There’s no shortage of stories about the therapeutic effects of apple cider vinegar (ACV), from weight management to disease prevention and treatment. This popular home remedy has also been used for hundreds of years in the kitchen as a cooking ingredient.
Vinegar, after all, has had colorful uses recorded throughout history. Hippocrates used it medicinally for wound healing, while Sung Tse, the 10th-century inventor of forensic medicine, promoted hand-washing with sulfur and vinegar to prevent infection during autopsy. Let’s dig deeper into the science backing the benefits of apple cider vinegar.
1. Aids in Weight Loss and Maintenance
Several human studies show that vinegar may increase feelings of fullness, which can lead to eating fewer calories and losing weight. In a study, taking vinegar with a high-carbohydrate meal resulted in increased feelings of fullness, leading subjects to eat 200 to 275 fewer calories throughout the day.
ACV may also be helpful in suppressing obesity-induced oxidative stress, mainly through facilitating antioxidant defense systems. This was revealed in a study using rats fed a diet high in unhealthy fats. ACV also can reduce the risk of obesity-related illnesses by lowering atherogenic risk.
Similar benefits have been seen in fruit vinegars such as apple, pomegranate, and prickly pear, which appear to prevent obesity and related cardiac complications through their potent anti-inflammatory and anti-adiposity properties.
2. Fights Harmful Bacteria
Vinegar has demonstrated strong anti-pathogen action, including fighting bacteria. Using organic acids as supplements has, in fact, been deemed safe and effective in eliminating harmful bacteria in the intestines.
A study probed the antimicrobial ability of ACV against pathogens including E. coli, S. aureus, and C. albicans. The results showed that the vinegar had antibacterial potential, with the concentration of ACV required to inhibit microbial growth varying for each species of bacteria. Follow-up research showed that ACV can also successfully eradicate methicillin-resistant bacteria.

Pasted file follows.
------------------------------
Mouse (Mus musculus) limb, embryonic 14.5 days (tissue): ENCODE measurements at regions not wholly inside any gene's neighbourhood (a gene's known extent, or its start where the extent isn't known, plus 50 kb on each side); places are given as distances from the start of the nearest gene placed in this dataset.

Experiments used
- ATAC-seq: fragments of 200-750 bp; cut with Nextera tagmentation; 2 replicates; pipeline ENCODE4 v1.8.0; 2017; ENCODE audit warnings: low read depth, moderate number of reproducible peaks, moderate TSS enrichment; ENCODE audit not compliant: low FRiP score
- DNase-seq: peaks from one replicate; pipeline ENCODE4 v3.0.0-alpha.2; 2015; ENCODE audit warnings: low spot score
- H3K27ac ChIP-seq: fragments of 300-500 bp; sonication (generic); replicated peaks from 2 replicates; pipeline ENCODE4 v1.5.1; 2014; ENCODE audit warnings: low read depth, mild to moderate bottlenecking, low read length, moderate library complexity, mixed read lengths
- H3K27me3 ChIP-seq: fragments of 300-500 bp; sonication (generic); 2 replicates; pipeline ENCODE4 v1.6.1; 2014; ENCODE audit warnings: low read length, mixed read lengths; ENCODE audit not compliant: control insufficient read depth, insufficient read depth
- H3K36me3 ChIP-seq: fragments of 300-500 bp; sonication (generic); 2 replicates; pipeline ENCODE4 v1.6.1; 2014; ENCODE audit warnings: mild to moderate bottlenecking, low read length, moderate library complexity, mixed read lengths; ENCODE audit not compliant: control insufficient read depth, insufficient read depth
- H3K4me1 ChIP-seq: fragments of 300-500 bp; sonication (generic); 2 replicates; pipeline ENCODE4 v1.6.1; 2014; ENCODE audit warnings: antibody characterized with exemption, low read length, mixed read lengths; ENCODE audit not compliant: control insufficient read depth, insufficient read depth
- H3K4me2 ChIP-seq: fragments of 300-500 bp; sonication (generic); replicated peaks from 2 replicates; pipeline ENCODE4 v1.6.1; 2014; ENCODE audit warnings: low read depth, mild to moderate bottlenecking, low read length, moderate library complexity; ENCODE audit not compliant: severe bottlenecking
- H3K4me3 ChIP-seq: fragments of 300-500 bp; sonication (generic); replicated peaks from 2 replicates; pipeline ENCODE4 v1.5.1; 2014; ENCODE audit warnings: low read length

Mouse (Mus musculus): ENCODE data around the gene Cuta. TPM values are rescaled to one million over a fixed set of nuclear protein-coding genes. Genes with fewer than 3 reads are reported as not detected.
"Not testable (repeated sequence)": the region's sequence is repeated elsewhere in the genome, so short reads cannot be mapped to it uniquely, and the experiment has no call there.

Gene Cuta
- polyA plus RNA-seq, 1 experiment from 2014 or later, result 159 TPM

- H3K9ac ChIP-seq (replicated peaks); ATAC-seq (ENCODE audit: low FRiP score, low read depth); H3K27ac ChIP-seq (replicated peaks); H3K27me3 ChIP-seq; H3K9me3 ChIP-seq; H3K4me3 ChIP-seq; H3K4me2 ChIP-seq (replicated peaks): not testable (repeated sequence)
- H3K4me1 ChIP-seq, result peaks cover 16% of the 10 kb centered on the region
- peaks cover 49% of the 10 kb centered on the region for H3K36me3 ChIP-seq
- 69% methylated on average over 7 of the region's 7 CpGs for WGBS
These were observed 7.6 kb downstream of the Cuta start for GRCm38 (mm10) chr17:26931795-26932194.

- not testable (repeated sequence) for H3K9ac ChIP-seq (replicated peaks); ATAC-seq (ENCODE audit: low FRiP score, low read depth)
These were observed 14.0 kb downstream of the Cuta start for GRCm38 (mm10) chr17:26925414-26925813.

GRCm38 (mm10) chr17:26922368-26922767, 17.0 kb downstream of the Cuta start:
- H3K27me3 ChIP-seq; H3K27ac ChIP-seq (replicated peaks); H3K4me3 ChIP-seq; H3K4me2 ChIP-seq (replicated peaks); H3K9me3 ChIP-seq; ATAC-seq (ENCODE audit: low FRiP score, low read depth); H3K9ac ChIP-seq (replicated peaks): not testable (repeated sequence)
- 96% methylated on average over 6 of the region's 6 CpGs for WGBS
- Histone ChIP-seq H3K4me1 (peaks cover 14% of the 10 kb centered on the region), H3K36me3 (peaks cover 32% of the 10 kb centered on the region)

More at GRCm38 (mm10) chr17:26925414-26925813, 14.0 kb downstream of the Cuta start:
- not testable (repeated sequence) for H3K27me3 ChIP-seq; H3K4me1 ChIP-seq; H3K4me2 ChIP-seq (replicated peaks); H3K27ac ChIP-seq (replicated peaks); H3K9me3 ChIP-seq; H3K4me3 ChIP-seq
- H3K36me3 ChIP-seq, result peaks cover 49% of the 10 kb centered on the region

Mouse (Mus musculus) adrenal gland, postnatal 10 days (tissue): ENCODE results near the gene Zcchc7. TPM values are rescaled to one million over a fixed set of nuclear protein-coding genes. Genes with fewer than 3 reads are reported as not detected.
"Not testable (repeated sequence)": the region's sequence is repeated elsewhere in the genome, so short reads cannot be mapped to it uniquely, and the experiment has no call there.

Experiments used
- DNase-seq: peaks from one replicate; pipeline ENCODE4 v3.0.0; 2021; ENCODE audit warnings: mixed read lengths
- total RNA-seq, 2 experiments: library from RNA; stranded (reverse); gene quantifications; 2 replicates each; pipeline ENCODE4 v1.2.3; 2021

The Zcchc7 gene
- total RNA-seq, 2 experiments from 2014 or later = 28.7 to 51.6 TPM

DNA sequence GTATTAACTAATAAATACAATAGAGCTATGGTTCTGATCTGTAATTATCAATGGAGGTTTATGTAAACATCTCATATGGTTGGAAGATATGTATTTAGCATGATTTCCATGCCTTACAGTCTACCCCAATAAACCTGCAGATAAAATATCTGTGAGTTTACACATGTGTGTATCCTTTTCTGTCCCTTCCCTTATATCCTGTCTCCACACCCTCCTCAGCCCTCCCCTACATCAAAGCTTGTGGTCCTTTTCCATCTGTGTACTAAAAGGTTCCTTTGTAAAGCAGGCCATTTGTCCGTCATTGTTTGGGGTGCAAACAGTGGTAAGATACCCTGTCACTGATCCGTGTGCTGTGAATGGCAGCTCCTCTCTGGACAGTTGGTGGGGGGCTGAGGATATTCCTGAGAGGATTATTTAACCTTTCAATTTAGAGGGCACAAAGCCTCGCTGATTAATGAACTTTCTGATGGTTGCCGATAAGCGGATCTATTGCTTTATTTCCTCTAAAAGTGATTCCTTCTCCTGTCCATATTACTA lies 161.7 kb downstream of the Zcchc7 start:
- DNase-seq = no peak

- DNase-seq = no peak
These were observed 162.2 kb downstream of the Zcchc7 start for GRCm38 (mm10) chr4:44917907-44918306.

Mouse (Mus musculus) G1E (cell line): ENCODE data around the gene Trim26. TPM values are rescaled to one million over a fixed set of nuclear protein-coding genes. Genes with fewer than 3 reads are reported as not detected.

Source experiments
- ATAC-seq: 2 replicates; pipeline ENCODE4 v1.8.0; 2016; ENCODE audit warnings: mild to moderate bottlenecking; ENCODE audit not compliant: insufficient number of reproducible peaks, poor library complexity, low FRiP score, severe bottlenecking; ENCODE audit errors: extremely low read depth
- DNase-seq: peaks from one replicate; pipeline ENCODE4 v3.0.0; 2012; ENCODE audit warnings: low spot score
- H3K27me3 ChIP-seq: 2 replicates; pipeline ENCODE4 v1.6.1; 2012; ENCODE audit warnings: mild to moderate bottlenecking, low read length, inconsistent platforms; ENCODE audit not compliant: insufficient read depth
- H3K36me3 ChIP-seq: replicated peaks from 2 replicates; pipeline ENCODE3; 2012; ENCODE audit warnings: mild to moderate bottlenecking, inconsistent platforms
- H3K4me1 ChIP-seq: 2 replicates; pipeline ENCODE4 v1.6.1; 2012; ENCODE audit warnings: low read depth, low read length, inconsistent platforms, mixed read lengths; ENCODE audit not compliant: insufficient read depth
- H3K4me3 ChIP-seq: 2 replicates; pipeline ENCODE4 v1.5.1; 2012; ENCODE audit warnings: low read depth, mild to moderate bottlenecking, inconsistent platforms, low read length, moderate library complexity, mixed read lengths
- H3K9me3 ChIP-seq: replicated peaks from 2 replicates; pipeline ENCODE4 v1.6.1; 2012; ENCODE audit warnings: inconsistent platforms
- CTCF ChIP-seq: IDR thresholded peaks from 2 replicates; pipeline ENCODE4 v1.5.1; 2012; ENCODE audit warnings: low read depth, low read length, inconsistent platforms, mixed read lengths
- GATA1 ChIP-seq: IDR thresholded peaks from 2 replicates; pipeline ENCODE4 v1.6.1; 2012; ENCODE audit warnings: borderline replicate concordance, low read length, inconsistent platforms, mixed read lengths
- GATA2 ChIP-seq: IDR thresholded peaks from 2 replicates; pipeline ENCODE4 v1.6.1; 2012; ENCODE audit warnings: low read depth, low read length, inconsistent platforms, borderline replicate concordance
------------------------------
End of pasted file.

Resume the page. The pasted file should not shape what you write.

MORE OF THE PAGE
3. Assists in Managing Diabetes and Blood Sugar Levels
Among healthy subjects who ate a bread meal, supplementing with vinegar lowered glucose and insulin responses, as well as increased fullness. “The results indicate an interesting potential of fermented and pickled products containing acetic acid,” the researchers wrote in the European Journal of Clinical Nutrition.
In a separate small study, subjects with diabetes reported that consuming 2 tablespoons of ACV before bedtime decreased their fasting blood sugar by 4 percent the next morning.
4. Helps Control Candida Infection
A 32-year-old woman with chronic vaginal candida infection who failed to respond to other therapies also recovered with the application of ACV, which can be considered for patients who are unresponsive to conventional medical therapies for this condition.
5. Helps Improve Heart Health
Vinegar may also have acute effects on some risk factors of atherosclerosis, with significant changes seen in LDL cholesterol and total cholesterol between low and high doses of vinegar. Researchers pointed to “a probable protective value” for its use.
Cooking with vinegar or consuming it alone remain the best ways to incorporate ACV into your diet. You can also dilute vinegar with water and drink it as a beverage.
If you’re wondering about the “right” amount of apple cider vinegar to take, a 2016 review stated that consuming a drink with 15 milliliters, or about 1 tablespoon, of vinegar every day was typically enough to see potential health benefits. Experts also recommend getting organic, unfiltered apple cider vinegar that retains the “mother,” or a cloudy, murky appearance, for optimal health benefits.
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